Singapore Business Review reports that the Lion City should be prepared for a slow economic recovery, with the long-term growth prediction likely to be flat.
DBS Bank, which is quoted in the article, says August industrial output has more or less confirmed a GDP contraction in the third quarter, and on a year-on-year basis, output, while 3.5%higher, was below the market expectation of a 4.9% expansion.
“This set of numbers has confirmed our long held view that the global outlook remains dicey and the growth path ahead is not that rosy. Expectation has run ahead of underlying fundamentals in the developed economies and Asia is grappling with some of its own domestic consolidations.
“Ultimately, this will affect the growth outlook of the Singapore economy. While there are nascent signs of recovery, high frequency data will be constant reminders that it is going to be a slow grind instead. The longer term growth trajectory will remain flat.”
Singapore’s United Overseas Bank and Australia & New Zealand Banking Group Ltd are considering a bid for Hong Kong’s Wing Hang Bank Ltd, according to people familiar with the matter.
Reuters reports that Wing Hang, which has a market capitalisation of US$4.7 billion, announced earlier this month that its controlling shareholders had received preliminary offers from independent third parties to purchase their shares in the bank. It did not name the bidders.
People familiar with the matter told Reuters on Saturday that ANZ and UOB were among the companies considering a bid for the Hong Kong bank.
Bloomberg reports that Citigroup and Bank of China will participate in Shanghai’s free trade zone as the Chinese government inaugurated the 11-square-mile experiment in more relaxed financial and investment controls.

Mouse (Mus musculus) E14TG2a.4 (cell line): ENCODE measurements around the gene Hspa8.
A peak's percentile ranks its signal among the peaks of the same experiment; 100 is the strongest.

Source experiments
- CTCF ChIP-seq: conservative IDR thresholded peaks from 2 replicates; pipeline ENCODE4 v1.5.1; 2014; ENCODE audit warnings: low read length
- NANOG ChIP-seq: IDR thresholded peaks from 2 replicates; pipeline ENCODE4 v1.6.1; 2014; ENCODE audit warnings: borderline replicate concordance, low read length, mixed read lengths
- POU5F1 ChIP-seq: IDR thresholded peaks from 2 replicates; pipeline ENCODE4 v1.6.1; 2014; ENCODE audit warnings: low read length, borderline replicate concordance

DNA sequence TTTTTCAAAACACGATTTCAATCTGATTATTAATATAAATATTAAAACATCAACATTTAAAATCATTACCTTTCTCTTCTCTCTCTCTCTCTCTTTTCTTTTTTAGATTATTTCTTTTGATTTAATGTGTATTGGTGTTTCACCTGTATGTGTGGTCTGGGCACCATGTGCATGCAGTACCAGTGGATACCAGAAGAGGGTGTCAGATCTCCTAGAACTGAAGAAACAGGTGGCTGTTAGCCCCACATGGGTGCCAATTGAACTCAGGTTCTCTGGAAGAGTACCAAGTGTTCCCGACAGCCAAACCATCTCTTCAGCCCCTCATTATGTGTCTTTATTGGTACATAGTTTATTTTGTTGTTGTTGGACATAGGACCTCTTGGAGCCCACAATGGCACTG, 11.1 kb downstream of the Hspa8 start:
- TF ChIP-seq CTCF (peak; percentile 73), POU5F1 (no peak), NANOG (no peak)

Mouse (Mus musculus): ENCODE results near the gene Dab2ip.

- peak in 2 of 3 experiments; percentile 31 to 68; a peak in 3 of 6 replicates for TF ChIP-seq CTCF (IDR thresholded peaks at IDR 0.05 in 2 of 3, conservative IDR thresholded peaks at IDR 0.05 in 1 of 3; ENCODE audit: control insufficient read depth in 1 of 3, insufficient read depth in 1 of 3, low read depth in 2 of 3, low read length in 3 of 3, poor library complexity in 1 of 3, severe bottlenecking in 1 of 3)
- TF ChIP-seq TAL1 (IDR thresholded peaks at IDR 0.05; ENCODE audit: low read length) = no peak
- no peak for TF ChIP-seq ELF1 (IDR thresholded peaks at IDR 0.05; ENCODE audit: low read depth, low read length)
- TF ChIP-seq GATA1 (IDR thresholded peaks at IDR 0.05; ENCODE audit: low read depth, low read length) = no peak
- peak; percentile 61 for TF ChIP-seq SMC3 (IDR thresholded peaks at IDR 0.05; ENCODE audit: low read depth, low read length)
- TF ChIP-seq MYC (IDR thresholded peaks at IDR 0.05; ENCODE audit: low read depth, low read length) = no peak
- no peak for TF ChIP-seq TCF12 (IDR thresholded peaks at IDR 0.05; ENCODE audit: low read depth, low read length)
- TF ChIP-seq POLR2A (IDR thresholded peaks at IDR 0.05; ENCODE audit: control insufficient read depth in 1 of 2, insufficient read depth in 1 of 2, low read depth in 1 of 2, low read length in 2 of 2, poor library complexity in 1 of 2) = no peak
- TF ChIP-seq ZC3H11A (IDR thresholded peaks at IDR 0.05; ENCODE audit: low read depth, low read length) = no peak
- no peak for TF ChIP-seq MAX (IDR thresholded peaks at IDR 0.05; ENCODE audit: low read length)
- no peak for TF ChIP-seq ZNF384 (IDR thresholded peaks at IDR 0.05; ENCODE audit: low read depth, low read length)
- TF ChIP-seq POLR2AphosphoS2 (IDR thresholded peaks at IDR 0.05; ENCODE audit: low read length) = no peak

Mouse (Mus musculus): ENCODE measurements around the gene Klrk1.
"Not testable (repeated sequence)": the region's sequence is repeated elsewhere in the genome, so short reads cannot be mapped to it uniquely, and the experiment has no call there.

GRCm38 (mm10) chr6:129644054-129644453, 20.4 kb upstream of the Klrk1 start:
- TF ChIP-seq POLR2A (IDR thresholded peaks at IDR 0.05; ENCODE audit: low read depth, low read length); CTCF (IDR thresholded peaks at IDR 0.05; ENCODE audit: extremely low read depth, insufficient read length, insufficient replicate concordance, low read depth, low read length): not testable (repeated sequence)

The two banks were among the first to announce their participation in the zone, which opens with the aim of creating a more efficient and open economic system, Commerce Minister Gao Hucheng said at a ceremony yesterday.
Shanghai’s free trade zone is a testing ground for free-market policies that Premier Li Keqiang has indicated might be implemented in the world’s second-largest economy.
A former Chinese banker was sentenced to three years in prison on Sunday for using forged documents to amass a portfolio of more than 40 Beijing properties, according to a report by the Financial Times.
Gong Aiai, better known by her public nickname “house sister”, is the former vice-president of a small rural bank in Shanxi province, and was found guilty of using fake IDs while purchasing flats and shops in the capital worth Rmb395 million (US$64 million).
Asian Banking & Finance says Vietnam plans to boost its banking sector, with help from the UK, by building financial centers in Hanoi and Ho Chi Minh City and in personnel training for the banking and finance sector.
Some 26 banking licence applications from industrial groups in India are now in jeopardy after the country’s Parliamentary Standing Committee on Finance came out against the Reserve Bank’s move to grant new bank licenses to business firms.
The committee said that bank licenses are not given to business firms anywhere in the world and such a practice should not be allowed in India. It also recommended the minimum capital requirement of US$79 million should be doubled to ensure the sustainability of the new banks.